So there I was in London at the Brit Awards, the UK music scene’s annual shindig, which was being broadcast live across the country. Attending this event is the ultimate accolade in a musician’s career – or so I’d been told. I was with a bunch of friends staring at an ice bucket on a table filled with expensive champagne and crudités. The question on all our minds felt like one of seismic political and cultural significance: should we pour the bucket of ice over the UK Deputy Prime Minister, who that moment was sitting a few tables away?
I’m not sure how I got there. I think I need to refresh my memory. Music, please!
There were only two people who were musical in my family. My Scottish gran used to knock out tunes on an old piano if you sung them to her. She played by ear, but she never developed her extraordinary talent. It wasn’t for the likes of a woman from her background in those days. The other was a crazy Hungarian relative whom I never met, also a piano player. There were lots of stories about him. He was a legend in my family – but also a stark warning.
Music for me as a kid was like disappearing into alternate universe, like Alice falling down the rabbit hole. I used to listen to Telegram Sam by T. Rex on repeat when I was three years old. The song painted colours in my head and drew me into different world. I like to think that was the age I decided I wanted to make people feel that way. There was never any question in my mind that music was what I was going to do with my life.
Politics was all around me, but it was in the background like a pernicious force. We were an immigrant family and it was a scary time. Politics had made my dad leave Hungary and settle in London with my mum. Growing up during the Cold War in the 70s and 80s we were made to feel like we were the “other”, the baddies – “reds under the bed”. Yet when we finally got to go back to Hungary to visit, it was all barbed wire and soldiers and Kafkaesque questions at the border. Where did I actually belong?
Back home in the UK, we had our phone calls listened to, hassle from cops and there were actual fascists were on the march. I can relate a little bit to what Muslim people in the west feel like now because of this. Politics shaped us, but I didn’t want to immerse myself in it head on at the time. Like I said, it was just too scary.
As I grew up, the wonderland that music opened up in me became fraught with possibilities. Was that other world something attainable here and now? The brutal reality of what was going around on made me ponder this. Thatcher’s Britain seemed to cleave the country in two. You were either with the power structure or against it.
I kept my head down and rocked out to the Specials and Two-Tone. Later on came Billy Bragg, the Smiths, Phranc the All-American Jewish lesbian folk singer, the Levellers, punk, illegal raves…all kinds of music lifted my spirits! It insulated me from the world out there, whilst at the same time pointing at new, urgent alternatives. Most importantly, it allowed me to connect with like-minded people.
This was the point of departure and the intended destination for me as I picked up a guitar and started writing songs, recording them on a scratchy tape machine. It kept me going as I started working with bands and playing solo. I started the slow, painstaking process of learning how to create other worlds with music.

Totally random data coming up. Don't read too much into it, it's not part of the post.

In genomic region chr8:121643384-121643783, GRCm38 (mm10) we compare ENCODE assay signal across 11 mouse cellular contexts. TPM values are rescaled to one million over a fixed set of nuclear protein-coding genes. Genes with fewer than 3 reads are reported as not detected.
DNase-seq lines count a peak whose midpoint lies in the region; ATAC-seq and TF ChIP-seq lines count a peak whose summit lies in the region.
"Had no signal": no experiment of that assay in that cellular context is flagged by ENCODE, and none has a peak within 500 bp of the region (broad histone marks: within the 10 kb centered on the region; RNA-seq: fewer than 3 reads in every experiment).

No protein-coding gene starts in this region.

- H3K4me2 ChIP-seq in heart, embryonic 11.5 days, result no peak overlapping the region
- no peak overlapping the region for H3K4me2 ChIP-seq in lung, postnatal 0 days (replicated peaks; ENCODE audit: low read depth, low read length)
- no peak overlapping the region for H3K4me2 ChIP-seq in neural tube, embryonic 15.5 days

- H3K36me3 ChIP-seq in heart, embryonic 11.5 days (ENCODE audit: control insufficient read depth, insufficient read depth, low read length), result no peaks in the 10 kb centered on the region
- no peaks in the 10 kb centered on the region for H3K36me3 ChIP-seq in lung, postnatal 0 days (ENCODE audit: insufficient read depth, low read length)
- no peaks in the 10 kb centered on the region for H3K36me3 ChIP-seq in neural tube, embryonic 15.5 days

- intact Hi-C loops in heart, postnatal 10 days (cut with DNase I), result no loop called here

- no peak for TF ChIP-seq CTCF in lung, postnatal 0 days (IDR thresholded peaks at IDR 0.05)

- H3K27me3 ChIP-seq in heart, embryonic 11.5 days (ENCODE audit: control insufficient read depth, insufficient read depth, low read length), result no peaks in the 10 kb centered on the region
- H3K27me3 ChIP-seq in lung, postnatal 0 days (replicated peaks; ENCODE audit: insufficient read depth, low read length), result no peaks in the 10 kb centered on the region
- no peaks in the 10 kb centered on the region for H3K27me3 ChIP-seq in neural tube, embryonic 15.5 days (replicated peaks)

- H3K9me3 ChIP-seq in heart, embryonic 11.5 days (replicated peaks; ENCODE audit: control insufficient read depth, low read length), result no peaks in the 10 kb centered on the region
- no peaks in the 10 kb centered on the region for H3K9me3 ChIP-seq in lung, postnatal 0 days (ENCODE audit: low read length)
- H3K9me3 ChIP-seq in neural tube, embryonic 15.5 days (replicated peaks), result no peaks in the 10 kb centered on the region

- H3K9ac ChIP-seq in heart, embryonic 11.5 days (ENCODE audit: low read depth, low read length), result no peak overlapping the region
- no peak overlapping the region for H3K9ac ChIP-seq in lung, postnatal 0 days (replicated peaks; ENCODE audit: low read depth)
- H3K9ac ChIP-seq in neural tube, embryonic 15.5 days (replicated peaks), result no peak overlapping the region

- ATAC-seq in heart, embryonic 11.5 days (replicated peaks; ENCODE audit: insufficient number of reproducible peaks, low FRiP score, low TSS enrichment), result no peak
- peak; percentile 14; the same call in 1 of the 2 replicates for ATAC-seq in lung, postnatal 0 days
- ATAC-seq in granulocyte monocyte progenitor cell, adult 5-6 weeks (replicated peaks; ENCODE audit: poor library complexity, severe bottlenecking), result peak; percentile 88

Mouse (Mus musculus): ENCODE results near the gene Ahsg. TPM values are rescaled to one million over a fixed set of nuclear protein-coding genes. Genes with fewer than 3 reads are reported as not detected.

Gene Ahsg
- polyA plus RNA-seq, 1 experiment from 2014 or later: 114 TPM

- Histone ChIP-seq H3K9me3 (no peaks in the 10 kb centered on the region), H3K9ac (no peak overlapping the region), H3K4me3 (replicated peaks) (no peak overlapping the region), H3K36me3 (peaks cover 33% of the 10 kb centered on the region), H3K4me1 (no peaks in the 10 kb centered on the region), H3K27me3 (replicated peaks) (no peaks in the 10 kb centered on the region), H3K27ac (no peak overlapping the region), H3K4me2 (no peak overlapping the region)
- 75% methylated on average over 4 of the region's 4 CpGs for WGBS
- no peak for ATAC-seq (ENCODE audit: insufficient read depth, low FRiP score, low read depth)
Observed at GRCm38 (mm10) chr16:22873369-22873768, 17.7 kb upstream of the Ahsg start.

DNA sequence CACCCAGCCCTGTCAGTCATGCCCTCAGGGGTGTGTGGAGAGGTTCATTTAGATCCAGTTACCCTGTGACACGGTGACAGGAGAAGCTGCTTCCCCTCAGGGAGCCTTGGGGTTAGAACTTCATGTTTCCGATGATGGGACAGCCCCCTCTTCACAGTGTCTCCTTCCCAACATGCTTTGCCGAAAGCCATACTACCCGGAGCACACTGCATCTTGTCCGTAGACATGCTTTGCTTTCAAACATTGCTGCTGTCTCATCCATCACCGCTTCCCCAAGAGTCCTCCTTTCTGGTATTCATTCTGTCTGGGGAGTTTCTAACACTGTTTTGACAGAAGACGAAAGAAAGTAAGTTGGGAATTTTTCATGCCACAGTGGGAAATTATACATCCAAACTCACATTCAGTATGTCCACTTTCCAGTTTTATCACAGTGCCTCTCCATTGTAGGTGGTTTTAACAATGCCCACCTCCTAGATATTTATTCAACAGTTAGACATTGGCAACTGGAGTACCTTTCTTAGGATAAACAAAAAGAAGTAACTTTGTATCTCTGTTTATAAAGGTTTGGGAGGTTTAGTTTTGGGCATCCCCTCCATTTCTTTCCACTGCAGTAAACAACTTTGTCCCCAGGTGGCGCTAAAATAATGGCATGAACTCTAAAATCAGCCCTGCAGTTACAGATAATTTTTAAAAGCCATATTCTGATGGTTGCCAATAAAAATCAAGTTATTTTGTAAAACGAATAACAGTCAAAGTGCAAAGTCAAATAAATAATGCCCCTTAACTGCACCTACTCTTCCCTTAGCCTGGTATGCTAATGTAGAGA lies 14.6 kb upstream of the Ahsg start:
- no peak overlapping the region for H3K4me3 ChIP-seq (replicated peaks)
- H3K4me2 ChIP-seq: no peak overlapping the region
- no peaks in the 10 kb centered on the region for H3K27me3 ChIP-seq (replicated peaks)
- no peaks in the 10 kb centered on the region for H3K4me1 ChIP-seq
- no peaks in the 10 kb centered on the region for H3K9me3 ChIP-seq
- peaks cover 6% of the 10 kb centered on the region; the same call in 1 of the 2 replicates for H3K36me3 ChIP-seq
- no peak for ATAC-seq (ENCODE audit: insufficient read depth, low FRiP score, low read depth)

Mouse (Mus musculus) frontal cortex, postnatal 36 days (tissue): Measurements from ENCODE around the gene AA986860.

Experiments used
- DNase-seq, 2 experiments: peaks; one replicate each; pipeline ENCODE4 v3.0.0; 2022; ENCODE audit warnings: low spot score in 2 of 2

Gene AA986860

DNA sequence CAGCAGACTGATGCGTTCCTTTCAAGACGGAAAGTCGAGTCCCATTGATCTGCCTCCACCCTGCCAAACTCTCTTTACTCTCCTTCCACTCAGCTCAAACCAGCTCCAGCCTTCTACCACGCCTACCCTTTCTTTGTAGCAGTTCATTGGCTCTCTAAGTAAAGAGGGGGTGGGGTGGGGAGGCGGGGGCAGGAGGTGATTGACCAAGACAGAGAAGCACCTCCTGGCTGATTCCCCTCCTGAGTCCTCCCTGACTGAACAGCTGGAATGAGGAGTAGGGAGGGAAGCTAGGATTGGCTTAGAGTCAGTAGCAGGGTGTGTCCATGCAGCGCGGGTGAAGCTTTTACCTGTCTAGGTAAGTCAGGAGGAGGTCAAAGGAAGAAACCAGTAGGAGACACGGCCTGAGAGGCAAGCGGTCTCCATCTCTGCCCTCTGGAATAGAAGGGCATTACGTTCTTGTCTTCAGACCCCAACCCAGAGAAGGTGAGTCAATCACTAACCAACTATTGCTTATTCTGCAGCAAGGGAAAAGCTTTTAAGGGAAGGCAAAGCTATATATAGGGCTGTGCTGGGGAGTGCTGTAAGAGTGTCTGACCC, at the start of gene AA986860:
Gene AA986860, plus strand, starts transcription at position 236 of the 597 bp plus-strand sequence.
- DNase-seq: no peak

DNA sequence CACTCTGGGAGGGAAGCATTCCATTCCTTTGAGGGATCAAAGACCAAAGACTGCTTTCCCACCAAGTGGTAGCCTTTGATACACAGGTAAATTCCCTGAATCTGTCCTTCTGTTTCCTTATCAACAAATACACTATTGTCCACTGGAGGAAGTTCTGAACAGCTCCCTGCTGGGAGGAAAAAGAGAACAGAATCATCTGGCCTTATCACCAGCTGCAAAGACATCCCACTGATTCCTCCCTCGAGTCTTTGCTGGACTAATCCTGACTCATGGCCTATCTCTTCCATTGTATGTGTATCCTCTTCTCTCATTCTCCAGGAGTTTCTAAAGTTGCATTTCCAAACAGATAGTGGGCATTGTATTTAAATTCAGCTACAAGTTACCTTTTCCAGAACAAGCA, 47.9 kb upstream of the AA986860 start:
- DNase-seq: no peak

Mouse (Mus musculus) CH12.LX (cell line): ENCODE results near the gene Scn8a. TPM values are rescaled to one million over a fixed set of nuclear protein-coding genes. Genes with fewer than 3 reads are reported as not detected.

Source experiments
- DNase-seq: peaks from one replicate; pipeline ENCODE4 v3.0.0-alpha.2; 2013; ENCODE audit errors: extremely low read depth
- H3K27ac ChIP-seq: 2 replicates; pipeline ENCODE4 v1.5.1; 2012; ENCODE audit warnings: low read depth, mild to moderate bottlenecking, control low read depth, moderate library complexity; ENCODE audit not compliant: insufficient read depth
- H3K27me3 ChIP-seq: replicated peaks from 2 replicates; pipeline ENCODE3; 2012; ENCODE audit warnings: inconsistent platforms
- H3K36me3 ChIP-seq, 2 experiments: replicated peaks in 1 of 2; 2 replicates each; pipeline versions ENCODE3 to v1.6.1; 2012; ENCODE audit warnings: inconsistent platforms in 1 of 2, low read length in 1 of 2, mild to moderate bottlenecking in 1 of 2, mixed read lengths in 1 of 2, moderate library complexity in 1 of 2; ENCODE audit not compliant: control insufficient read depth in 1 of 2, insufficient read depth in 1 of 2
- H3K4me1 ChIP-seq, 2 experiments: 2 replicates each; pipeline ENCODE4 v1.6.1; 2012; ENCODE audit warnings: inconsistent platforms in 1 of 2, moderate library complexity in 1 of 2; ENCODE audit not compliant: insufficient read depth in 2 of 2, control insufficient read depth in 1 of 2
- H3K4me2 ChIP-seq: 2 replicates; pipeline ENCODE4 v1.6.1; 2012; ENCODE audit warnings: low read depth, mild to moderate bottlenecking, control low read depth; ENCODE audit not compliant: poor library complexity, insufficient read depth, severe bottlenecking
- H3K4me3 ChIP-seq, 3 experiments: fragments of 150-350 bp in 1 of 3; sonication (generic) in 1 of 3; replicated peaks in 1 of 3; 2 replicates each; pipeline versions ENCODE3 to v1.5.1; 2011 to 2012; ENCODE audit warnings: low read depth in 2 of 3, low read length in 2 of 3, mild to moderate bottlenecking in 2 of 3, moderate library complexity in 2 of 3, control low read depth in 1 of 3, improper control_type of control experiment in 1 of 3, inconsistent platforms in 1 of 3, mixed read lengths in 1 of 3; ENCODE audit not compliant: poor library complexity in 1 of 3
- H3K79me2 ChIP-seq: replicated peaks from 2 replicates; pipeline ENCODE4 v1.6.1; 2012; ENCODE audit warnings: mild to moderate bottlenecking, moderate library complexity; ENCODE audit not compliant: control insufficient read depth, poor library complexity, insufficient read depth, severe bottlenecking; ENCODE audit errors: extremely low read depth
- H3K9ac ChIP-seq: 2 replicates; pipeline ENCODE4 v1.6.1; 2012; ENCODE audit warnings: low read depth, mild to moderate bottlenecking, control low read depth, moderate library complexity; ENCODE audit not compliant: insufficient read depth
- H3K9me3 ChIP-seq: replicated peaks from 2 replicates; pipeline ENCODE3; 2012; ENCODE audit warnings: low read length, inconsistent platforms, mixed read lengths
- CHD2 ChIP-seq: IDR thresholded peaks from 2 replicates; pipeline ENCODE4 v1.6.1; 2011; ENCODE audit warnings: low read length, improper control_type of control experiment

Let’s fast forward now to the 1990s. In Brighton, I’d found some kindred spirits and we were cresting a wave with our band Flannel. One time in 1998, I was a demonstration against low pay in London outside the Brit awards. The band Chumbawamba and their anarchic mix of music and politics were storming the mainstream. They were up for an award that year themselves, and they sneaked some of us in to cause mischief. I found myself hobnobbing with some of the big stars of the day: Spice Girls, All Saints and Goldie! And John Prescott, the Deputy Prime Minister, was also in attendance, hoping to put some pop sheen on his government’s evil antics.
That’s how I came to be at staring at a bucket of ice on Chumbawamba’s table. In the end, it was decided that the bucket had to go over the Deputy Prime Minister’s head!
What happened next was a blur. All I remember was getting unceremoniously bundled out the arena by security. I ended up penniless on a train with my band mate Gibby, begging the inspector to let us travel for free. But oh how we laughed. The next day, Chumbawamba were all over the papers for bucketing John Prescott. Seeing the hostile media coverage, I felt I’d had a lucky escape. But at that moment, something had crystalised in my head. Of course music and politics can mix! And it can be fun, daft and empowering as well as serious and scary.
All through my journey as a musician, I’ve been put up, paid in full, ripped off and passed over. I’ve seen people become famous then disappear. I’ve worked with everyone from committed activists to those who have more interest in getting high than anything else. But at the end of the day, for me it’s not about money or fame or swanning around at fancy award ceremonies. It’s about people: those who want to change the world with whatever they’ve got at hand, even just for a brief moment. And those who like me are in love with the power of song and music and the possibilities they can invoke. I look forward to many more sometimes hard, sometimes ugly, always worthwhile experiences along this musical journey. Play on! And thank you for being part of it 😉
If you’d like to read about a recent milestone of that journey, click here to check out a recent album, ‘Vote Nobody’.
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